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The Papua New Guinea Government will ban the import of plastic bags from 01 January — and is encouraging the people to instead start using bilum bags for shopping.
Agriculture Minister Tommy Tomscoll announced the ban on imported polyethylene plastic bags, saying they were biodegradable and would eventually “release toxic additives containing flame retardants, antimicrobials and plasticisers into the environment that would disrupt animal life, plant life and human life and pose biosecurity threats” to animals and plants.
All supermarkets around the country use plastic bags to pack shoppers’ items at the cashier. The plastic bags are later used to discard garbage in homes.
“This ban should present new opportunities for Papua New Guinean shoppers to use our traditional bilum bags while doing shopping,” Tomscoll said.
“We must support the growth of the bilum industry, where many of our women are involved in.”
He said with Papua New Guinea hosting many international events, the “image of cleanliness is everything, creating lasting impressions on our visitors”.
“This Government is determined to clean out the dirty plastic-littered streets of Port Moresby, Lae, Madang, Mt Hagen and a few other towns.”
Tomscoll has directed the National Agriculture Inspection Authority to enforce the ban from January 1.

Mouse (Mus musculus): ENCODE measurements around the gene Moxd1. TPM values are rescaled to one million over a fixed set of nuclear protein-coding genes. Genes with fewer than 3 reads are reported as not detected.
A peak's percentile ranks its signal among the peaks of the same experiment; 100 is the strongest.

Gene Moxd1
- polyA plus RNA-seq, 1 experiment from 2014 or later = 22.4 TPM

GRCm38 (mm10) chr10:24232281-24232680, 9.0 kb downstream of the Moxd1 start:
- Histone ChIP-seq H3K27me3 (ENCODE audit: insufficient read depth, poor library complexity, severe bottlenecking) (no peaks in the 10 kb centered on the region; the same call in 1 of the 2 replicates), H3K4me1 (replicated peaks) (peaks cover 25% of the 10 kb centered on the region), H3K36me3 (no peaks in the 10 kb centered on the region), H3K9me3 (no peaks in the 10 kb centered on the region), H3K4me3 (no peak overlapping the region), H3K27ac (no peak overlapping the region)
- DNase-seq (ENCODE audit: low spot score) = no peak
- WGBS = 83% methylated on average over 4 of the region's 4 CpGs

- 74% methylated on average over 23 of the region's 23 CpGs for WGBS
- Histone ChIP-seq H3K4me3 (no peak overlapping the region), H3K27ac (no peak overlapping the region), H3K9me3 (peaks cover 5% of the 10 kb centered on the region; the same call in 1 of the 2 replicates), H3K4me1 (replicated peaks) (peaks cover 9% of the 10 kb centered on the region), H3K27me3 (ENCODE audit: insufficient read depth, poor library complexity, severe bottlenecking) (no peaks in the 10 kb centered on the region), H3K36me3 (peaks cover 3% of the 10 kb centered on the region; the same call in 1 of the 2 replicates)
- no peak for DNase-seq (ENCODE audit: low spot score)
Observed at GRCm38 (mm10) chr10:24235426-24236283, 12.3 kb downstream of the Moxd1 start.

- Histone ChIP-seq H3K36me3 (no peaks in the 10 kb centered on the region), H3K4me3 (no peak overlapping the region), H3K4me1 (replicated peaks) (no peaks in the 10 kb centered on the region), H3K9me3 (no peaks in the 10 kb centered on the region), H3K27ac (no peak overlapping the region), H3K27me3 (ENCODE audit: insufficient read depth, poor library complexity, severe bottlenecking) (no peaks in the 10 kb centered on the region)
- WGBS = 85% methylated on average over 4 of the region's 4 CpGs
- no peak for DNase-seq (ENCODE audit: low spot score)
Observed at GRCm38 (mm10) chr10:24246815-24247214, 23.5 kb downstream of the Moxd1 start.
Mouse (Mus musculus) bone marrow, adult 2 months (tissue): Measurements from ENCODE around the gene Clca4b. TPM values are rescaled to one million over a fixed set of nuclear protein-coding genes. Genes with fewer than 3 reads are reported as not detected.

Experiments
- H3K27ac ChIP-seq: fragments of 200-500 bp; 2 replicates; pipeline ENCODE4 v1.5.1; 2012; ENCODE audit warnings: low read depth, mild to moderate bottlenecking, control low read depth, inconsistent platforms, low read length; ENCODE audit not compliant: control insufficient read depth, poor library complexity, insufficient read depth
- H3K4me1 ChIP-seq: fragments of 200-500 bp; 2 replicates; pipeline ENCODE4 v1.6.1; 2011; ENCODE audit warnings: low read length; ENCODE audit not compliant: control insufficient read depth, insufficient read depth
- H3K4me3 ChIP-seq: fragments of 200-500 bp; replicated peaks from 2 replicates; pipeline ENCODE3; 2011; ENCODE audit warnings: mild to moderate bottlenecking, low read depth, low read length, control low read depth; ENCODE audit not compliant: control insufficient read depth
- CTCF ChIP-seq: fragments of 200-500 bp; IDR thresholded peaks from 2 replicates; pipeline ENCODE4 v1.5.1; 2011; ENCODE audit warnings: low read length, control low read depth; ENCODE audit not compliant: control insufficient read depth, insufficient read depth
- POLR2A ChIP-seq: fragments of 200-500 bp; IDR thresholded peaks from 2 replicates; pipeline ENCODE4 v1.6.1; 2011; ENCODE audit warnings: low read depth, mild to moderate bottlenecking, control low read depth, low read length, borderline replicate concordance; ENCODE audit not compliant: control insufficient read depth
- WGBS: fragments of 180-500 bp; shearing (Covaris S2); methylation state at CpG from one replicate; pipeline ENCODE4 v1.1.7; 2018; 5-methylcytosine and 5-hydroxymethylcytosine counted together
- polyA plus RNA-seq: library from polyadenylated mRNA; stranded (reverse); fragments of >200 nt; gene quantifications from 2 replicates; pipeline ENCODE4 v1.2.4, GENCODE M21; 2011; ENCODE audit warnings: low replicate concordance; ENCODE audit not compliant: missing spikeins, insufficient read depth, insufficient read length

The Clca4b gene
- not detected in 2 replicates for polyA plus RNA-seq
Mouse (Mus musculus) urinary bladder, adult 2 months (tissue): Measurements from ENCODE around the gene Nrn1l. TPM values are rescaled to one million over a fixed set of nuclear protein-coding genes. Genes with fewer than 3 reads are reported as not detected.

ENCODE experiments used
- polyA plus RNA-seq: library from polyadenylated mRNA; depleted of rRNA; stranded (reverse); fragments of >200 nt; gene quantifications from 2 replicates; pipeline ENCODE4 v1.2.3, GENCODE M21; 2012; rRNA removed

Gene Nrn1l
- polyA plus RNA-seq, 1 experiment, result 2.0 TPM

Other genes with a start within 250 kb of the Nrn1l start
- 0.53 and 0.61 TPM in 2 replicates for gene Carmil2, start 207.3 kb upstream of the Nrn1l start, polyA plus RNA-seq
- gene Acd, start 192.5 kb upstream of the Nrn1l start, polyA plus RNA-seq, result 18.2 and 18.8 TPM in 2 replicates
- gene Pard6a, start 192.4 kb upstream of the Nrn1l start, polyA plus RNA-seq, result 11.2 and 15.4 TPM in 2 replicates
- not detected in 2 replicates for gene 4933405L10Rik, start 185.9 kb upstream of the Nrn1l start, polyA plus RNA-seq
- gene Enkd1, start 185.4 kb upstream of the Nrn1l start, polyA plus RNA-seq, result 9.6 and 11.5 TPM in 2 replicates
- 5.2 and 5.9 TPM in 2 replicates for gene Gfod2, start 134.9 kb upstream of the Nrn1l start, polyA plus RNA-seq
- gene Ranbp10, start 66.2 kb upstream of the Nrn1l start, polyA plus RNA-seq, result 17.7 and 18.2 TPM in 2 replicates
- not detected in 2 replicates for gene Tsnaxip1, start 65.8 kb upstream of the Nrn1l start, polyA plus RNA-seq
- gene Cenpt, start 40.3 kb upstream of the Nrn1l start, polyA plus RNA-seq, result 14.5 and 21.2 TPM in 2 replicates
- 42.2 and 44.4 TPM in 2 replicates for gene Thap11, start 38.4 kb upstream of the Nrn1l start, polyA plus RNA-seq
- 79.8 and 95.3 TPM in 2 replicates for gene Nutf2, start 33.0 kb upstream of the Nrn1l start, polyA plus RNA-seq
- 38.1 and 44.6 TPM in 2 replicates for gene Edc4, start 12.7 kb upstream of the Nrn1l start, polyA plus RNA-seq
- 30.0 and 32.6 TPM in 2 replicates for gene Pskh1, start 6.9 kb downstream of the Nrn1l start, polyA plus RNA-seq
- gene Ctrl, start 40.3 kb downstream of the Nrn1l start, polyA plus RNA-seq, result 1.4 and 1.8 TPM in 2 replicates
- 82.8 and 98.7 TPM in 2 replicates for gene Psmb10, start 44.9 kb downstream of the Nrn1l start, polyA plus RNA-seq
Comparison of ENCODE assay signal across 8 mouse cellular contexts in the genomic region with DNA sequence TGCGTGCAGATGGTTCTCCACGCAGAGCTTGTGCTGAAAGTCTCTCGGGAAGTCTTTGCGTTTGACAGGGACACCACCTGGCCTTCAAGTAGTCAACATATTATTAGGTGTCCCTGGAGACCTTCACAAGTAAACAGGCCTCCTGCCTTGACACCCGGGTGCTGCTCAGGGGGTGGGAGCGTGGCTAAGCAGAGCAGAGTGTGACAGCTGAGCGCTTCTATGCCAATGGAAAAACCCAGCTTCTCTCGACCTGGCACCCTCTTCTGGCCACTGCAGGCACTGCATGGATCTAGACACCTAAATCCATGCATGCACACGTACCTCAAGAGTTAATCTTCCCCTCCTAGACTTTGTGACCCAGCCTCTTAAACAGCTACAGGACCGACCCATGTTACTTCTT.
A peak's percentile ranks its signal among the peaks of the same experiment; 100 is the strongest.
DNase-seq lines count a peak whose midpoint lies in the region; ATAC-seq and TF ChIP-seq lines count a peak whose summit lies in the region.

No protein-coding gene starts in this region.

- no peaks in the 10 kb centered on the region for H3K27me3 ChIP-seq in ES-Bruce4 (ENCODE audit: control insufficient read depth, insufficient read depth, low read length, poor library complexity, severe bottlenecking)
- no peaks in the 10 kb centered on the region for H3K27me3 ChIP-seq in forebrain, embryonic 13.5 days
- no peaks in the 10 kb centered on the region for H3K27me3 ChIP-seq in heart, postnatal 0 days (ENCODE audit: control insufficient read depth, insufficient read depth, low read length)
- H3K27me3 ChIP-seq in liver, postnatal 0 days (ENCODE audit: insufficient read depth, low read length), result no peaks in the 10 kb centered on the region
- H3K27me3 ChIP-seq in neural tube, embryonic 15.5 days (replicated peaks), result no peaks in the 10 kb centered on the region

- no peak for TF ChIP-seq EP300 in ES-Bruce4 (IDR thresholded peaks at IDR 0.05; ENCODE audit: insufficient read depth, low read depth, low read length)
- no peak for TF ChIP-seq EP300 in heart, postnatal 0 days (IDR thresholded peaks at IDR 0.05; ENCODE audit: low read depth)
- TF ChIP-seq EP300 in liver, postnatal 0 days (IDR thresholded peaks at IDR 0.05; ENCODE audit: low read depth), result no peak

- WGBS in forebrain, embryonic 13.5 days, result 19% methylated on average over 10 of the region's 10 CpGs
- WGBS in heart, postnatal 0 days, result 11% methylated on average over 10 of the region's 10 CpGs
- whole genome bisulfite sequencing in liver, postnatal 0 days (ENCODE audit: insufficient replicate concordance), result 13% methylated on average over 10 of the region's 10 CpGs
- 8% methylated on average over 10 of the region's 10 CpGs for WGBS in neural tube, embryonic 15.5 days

Papua New Guinea will join countries in Europe, Asia, Africa, America and several Australian states in stopping the use of plastic bags.
Tomscoll said plastic bags tended to break down over a long period, “some taking 10 years”.
“These plastic bags commonly used as shopping and garbage bags have been frivolously abused by people resulting in littering on streets, work places, homes and the ocean without concern for human, animal and plant life,” Tomscoll said.
Shopping bags that are biodegradable with no polyethylene will be tried out.
Tomscoll said biodegradable bags could break down in different environments including salt water within months.
“They are certified compostable, making it completely safe, so that they are not only environmentally-friendly but also safe for homes, streets, plants and animals.”
According to internet search engine Wikipedia, non-compostable plastic bags can take centuries to decompose. In the early 2000s, many stores and companies began to use different types of biodegradable bags to comply with perceived environmental benefits.
Plastic shopping bags which escape the garbage collection process can end up in streams, which then lead them to end up in the open ocean. The way in which the bags float in open water can resemble a jellyfish, posing significant dangers to marine mammals and Leatherback sea turtles, when they are eaten by mistake and enter the animals’ digestive tracts.
A large number of cities and counties have banned the use of plastic bags by grocery stores or introduced a minimum charge.
In September 2014, California became the first US state to pass a law banning their use. Local manufacturers of plastic bags receive financial support to make durable bags.
SOURCE: THE NATIONAL/PACNEWS
Pacific Islands News Association
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International News Safety Institute (INSI)
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